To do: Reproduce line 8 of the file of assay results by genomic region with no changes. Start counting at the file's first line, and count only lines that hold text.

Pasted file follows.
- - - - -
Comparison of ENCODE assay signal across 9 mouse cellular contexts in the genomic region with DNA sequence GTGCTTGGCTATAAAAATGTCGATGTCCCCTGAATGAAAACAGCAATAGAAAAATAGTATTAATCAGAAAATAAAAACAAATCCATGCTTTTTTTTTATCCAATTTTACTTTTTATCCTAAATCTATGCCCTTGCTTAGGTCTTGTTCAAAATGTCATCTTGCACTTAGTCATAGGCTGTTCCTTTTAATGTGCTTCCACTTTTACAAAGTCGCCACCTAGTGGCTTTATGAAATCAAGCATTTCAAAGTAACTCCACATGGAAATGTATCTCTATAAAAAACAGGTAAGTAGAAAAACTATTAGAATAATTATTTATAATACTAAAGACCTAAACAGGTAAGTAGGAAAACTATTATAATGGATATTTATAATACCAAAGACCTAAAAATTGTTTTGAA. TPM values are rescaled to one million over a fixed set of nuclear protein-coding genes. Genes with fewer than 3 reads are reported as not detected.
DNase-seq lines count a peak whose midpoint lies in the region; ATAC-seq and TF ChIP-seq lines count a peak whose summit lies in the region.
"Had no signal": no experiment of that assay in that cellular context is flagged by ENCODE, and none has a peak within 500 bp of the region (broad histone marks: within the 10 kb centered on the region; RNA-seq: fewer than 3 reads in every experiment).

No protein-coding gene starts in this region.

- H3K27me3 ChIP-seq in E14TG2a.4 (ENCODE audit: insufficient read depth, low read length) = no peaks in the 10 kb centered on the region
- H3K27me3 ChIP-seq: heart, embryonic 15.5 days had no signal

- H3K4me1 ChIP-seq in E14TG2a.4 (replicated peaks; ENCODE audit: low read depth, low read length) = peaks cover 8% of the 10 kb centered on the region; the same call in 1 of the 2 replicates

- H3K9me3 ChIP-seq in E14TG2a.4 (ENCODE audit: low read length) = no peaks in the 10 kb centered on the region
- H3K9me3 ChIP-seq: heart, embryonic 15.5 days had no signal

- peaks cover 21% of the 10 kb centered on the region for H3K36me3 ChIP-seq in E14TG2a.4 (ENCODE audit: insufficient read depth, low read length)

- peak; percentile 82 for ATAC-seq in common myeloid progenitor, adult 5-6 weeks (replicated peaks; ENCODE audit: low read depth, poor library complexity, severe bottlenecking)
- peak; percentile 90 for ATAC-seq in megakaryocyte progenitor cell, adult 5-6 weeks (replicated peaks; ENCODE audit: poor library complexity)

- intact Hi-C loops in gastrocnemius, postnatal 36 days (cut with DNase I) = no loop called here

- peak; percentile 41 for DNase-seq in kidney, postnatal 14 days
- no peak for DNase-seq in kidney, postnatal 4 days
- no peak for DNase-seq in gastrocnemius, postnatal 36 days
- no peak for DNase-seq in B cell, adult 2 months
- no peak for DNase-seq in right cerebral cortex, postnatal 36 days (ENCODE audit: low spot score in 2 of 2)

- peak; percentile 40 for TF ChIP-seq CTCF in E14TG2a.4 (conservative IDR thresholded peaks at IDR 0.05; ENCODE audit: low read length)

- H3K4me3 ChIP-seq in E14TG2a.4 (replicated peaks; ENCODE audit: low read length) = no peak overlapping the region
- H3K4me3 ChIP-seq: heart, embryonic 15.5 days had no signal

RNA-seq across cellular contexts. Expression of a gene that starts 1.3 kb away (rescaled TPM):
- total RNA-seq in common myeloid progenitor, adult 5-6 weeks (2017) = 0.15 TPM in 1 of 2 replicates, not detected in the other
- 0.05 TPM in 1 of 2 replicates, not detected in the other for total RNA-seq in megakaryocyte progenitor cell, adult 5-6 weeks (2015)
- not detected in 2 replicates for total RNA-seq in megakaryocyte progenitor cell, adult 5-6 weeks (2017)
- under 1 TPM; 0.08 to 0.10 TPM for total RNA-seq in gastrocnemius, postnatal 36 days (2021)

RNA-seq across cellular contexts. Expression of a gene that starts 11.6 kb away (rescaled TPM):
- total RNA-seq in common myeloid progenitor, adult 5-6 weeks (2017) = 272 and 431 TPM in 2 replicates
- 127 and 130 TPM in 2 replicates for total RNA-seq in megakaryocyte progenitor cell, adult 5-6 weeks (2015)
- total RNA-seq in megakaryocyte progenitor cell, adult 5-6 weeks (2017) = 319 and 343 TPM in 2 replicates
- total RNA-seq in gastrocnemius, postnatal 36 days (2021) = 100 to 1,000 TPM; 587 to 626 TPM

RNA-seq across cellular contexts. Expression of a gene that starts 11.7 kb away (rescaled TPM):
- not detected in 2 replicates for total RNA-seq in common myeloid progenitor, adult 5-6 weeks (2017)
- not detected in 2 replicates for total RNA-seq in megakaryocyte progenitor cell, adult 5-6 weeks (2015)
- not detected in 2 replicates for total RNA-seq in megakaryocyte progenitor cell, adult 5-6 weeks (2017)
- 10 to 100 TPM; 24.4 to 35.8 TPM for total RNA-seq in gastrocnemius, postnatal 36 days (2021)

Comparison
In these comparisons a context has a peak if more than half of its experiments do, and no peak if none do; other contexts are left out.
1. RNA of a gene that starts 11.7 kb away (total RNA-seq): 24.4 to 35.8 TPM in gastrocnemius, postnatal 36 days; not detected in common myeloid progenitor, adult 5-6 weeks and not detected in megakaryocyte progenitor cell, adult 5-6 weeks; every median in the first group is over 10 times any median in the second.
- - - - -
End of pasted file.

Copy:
- H3K9me3 ChIP-seq in E14TG2a.4 (ENCODE audit: low read length) = no peaks in the 10 kb centered on the region